Most pediatricians enjoy looking after children. In order to be a good pediatrician, one has to have the same qualities necessary of a good parent, and patience tops the list. When it comes to looking after a child with chronic abdominal pain, a big dose of patience may be required.

Just how common is chronic abdominal pain in children? It is common enough that an average-sized pediatric practice sees at least one child who suffers from it every few days. These patients tend to be females in their preteen years; they are oftentimes driven perfectionists and have sensitive personalities. The problem may get so bad that the child misses school, drops out of extracurricular activities, sees more than one specialist, tries alternative remedies out of sheer frustration and becomes worse instead of better. The stress this condition places on the family, the school, marital harmony and the child is somewhat like shelves buckling under the heavy weight of too many books.

The diagnosis of a child with recurrent abdominal pain, sometimes described as functional abdominal pain, may only be made after a thorough exam and assessment. A parent may be asked to help by paying close attention to the child’s symptom pattern — possibly keeping a diary of symptoms and behaviors. Experts from the academic world tell us that this type of abdominal pain can be followed over time in a regular, calm, reassuring fashion. However, the diagnosis of recurrent abdominal pain does not typically include these symptoms:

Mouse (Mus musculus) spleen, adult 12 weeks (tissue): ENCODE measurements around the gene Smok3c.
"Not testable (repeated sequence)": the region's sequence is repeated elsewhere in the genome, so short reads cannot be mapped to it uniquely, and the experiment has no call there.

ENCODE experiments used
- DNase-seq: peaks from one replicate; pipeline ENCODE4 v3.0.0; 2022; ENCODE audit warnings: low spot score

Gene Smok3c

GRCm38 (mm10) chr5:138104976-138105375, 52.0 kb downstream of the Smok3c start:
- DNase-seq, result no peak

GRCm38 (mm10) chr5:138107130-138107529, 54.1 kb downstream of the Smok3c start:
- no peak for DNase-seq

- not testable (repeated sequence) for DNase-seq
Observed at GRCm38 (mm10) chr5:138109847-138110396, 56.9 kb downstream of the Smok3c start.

• Loss of weight
  • Vomiting on a consistent basis
  • Regular nightime symptoms severe enough to wake the child up
  • Blood in the stool

This childhood condition is fascinating, because it illustrates how the body and mind can interact. For example, why does our gastrointestinal tract often take center stage when we are under stress? Why not the big toe? Why not the earlobe? We do not know conclusively why functional abdominal pain occurs. My academic colleagues are still looking for the “smoking gun” and probably will continue to add to an already impressive list of possible reasons and theories. Certain conditions seem to potentially worsen this troublesome abdominal pain, however: constipation, a low fiber diet, a teacher who is harsh, divorce in the family, a demanding athletic coach or music teacher, bullying, or a perfectionist attitude in either the patient or her parents.

Where can parents find help when this painful challenge starts to toss the family against the rocks? It helps to have a caring and supportive physician, but that in itself is rarely enough. Education may be your most important resource. Further reading is recommended and a number of good books are available. And, you may want to consider going to a pain specialist and/or a psychologist.

With the recent media attention given to appendicitis and how a missed diagnosis may often lead to complications, it comes as no surprise that a diligent parent would be worried about a misdiagnosed appendicitis. Just remember that the pain associated with appendicitis rarely comes and goes. Instead, it tends to get progressively worse and it is usually associated with other symptoms such as vomiting, fever, loss of appetite or pain over the area where the appendix is located (half-way between the belly button and the right hip bone).

In medicine, we are taught to never say never. Yet, I personally have never seen a child with chronic abdominal pain whose symptoms cannot be followed closely, and with reassurance — as long as there is no vomiting, nighttime symptoms, blood in the stool or weight loss. If these other symptoms are present, then these children need further testing and examinations, but if they are not, the child can usually be managed in a firm, but supportive and caring way. The children should not be allowed to use their symptoms, unfortunate as they may be, to manipulate those around them.

Finally, my advice to parents is that they should always try to do their best and be patient. A doctor may never be able to do what time often offers a child with recurrent abdominal pain: healing.